JONESBORO, AR (KAIT) - How many hours of sleep do you get a night and how restful is the sleep you're getting?
Physician and Director of the Sleep Lab with St. Bernards Clopton Clinic, Dr. Jeffrey Cohen, said there are a number of factors which can have an effect on whether or not you get a good night's sleep.
For instance, blue light.
"I wouldn't say blue light is necessarily a bad thing for sleep," Dr. Cohen said. "But it can affect your sleep. Specifically, it will affect your circadian rhythm. Which is like your body's rhythm which it uses to time things day and night. For instance, most people go to sleep. That's a rhythm. Blue light can affect that rhythm. It can either push it to a later time at night or you can use it to push it to an earlier time at night. It just depends on when you're exposed to the blue light."
Dr. Cohen said the biggest factor when dealing with night lights is actually where they're placed in a child's room.
"If your eyes are closed, it probably doesn't matter," Dr. Cohen said. "The baby would have to be looking at the light and then it depends on the intensity of the light. If the light is across the room, it probably doesn't matter. There's not enough power reaching the infant to affect their sleep schedule. But, on the other hand, in my personal situation, I probably wouldn't put a blue light right next to my child's crib that he could stare at because that absolutely could affect his sleep patterns."
Dr. Cohen said he wouldn't recommend a television set as a sleep aid.
"I'm a big fan of not having a television in the bedroom," Dr. Cohen said. "That comes from my sleep background. Just from general sleep hygiene, something as distracting and attention-getting as a television shouldn't be where you're trying to sleep. That being said, a lot of people seem to go to sleep with the tv on. So, more power to them."
Dr. Cohen said the main factor in getting a good night's sleep is establishing a routine.
"There are some real simple measures that we call sleep hygiene," Dr. Cohen said. "It has to do with having a night time routine. Maybe you drink a glass of warm milk before you go to bed. Maybe you take a shower. Just something that kind of gives your routine the clue that you're about to go to sleep. You don't want to have stimulating things in your bedroom. Such as a television. You sure don't want to get in bed and do other things for a long time. Such as eating or reading or doing homework. Because all those things make you an association with the bed that's not sleeping. So, the best habit would be to have a night time routine that is relaxing. Go to be when you are tired and ready to go to sleep. You sure don't want to go to bed and lie there a long time or you're going to get used to that. And that's not a good thing. You wouldn't want to exercise real hard within a couple of hours of going to bed."
Dr. Cohen said not getting enough sleep is a real issue due to how busy people are.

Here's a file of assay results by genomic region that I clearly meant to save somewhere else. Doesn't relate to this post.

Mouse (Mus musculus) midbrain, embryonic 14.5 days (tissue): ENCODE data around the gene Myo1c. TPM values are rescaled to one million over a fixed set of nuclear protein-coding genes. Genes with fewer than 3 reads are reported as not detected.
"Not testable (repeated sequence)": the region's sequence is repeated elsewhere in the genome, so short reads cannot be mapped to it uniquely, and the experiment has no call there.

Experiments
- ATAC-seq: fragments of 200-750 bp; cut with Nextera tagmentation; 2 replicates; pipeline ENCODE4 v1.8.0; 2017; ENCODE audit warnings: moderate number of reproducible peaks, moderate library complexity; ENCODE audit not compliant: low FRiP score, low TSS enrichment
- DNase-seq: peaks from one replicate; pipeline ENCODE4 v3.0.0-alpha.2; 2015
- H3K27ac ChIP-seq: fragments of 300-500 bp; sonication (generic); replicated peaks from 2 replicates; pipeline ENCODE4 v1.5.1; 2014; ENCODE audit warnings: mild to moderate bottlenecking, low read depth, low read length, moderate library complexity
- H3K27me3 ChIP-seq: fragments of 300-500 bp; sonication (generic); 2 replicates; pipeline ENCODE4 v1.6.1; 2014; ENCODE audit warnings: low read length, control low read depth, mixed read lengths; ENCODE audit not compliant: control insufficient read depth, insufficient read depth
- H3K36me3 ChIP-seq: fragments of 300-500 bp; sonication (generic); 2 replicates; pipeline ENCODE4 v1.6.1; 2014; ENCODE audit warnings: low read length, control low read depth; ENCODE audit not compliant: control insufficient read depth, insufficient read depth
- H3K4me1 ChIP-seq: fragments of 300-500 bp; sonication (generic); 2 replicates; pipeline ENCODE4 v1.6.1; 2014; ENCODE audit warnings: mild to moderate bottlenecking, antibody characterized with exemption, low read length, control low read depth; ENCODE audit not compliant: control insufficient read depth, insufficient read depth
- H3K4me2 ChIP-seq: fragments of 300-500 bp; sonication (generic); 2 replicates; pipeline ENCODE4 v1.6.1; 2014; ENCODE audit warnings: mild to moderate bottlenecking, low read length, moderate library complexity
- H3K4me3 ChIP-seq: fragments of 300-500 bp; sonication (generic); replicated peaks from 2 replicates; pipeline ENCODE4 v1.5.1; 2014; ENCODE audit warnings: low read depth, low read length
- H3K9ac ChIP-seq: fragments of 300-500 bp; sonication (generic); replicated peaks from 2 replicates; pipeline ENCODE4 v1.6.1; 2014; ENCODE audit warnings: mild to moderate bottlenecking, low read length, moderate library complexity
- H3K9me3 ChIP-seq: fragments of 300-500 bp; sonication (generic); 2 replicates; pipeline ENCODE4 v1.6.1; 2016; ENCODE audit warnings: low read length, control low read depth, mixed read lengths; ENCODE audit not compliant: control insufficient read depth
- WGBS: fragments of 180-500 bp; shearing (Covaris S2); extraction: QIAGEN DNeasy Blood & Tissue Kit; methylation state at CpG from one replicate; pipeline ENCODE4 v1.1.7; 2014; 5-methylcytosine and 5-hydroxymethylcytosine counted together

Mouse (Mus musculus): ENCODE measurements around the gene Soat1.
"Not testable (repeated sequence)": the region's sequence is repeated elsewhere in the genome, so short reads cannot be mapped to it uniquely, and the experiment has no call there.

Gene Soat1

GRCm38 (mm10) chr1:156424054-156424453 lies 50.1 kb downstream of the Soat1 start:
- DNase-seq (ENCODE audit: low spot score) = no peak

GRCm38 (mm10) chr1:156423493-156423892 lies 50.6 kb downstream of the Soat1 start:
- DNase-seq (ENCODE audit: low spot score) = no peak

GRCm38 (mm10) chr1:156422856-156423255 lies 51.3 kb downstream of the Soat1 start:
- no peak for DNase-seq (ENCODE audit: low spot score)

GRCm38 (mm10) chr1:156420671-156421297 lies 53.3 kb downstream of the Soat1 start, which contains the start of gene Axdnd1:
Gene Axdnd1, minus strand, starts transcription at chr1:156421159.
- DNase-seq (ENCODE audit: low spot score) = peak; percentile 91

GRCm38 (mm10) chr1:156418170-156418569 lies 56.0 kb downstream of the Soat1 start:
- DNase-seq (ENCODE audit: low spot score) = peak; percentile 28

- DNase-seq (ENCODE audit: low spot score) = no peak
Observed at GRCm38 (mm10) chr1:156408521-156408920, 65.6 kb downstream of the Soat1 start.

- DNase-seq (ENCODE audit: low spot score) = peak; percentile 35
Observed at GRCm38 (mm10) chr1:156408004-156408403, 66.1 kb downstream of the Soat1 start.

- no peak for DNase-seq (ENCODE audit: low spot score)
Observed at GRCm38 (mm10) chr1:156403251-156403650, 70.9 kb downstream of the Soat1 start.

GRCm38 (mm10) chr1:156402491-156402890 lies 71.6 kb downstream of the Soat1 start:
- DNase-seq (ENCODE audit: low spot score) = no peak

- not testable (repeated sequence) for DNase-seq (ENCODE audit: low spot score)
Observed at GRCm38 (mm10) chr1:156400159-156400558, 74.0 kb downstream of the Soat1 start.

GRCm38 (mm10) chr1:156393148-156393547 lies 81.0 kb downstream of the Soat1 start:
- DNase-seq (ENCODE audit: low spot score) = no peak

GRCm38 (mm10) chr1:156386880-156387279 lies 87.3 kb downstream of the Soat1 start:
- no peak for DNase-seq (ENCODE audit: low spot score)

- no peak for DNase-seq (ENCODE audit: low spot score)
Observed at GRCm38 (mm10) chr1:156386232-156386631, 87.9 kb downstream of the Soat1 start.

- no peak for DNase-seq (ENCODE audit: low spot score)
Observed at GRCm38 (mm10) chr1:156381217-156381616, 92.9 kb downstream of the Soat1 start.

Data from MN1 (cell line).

"People are typically sleep deprived," Dr. Cohen said. "Because we cram so much into our lives. We have so many things to distract us. So, there are some norms that are well published and well known that have to do with sleep time. For instance, teenagers which seem to be the worst group about behaviorally messing up their sleep, a typical teenager probably should be getting somewhere between eight and nine hours of sleep at night. And how many teenagers do you know get that much sleep at night? Not many. But at that age group that's well published and a real hard recommendation to get that much sleep. To invest in doing things like that, you'd have to figure out how to make a teenager put down their cell phone at night. Have them unwind. But let's say other investments such as starting school times a little later than the typical eight o'clock when they start around here. In fact, the American Academy of Pediatrics recommended that school start no earlier than 8:30 for that very reason. To give the younger people a little more time to sleep."
Dr. Cohen said one of the biggest culprits popping up that keeps people up is their devices.
"Probably the most important thing," Dr. Cohen said. "Recently coming up are our cell phones and our close proximity computer screens. The light behind those things are generally LED's. And the power spectrum from and LED is typically in the blue light range. So, you're looking at 450 to 500 nanometers for the wavelength of blue light. And that's right dead on where LED's produce their light. So, now we've got a situation where you're holding a blue light source really close to your eyes really late at night. So, that blue light exposure will typically suppress melatonin formation. . .at least melatonin release into your blood. Which delays your sleep onset. So, that's probably the biggest thing I see personally in my life and the life of teenagers who seem to be glued to their phones, unfortunately. So, they'll take their phone to bed, expose the blue light, suppress their melatonin and push their sleep time even later than it normally is."
Dr. Cohen's main advice is to put your distractions up and keep the light far away.
"LEDs are typically in the blue spectrum," Dr. Cohen said. "Blue light does affect your melatonin release and the LEDs are used to power our devices. So, your putting blue light really close. So, light intensity is proportional to the distance away from you. The power of a light source drops off dramatically as you increase the distance from you."
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